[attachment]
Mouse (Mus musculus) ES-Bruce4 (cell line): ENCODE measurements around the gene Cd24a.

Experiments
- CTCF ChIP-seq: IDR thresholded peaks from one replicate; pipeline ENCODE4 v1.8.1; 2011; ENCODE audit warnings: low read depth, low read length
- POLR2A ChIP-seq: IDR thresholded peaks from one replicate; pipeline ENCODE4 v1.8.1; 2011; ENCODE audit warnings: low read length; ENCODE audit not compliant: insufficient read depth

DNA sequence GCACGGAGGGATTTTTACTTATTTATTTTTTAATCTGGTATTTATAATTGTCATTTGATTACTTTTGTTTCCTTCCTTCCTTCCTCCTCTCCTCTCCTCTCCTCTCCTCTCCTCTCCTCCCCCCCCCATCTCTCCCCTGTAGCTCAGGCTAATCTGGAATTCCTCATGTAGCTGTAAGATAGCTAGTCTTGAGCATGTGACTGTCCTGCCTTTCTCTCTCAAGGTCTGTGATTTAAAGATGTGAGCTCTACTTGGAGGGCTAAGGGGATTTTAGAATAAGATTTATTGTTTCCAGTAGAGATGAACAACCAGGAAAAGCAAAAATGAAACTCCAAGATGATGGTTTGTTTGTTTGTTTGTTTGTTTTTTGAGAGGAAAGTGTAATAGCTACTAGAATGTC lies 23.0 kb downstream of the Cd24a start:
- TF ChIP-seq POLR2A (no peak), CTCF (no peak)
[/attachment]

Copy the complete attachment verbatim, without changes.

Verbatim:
Mouse (Mus musculus) ES-Bruce4 (cell line): ENCODE measurements around the gene Cd24a.

Experiments
- CTCF ChIP-seq: IDR thresholded peaks from one replicate; pipeline ENCODE4 v1.8.1; 2011; ENCODE audit warnings: low read depth, low read length
- POLR2A ChIP-seq: IDR thresholded peaks from one replicate; pipeline ENCODE4 v1.8.1; 2011; ENCODE audit warnings: low read length; ENCODE audit not compliant: insufficient read depth

DNA sequence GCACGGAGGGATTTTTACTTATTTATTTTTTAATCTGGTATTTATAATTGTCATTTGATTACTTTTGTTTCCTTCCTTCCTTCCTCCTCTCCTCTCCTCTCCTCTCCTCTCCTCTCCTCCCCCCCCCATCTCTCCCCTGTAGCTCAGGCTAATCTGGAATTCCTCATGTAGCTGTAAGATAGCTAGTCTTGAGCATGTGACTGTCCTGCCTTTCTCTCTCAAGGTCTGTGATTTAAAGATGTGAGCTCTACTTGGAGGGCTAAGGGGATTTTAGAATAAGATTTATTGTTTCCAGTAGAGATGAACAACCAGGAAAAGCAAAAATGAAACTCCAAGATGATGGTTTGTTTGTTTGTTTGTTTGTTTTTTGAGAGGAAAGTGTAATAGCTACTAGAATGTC lies 23.0 kb downstream of the Cd24a start:
- TF ChIP-seq POLR2A (no peak), CTCF (no peak)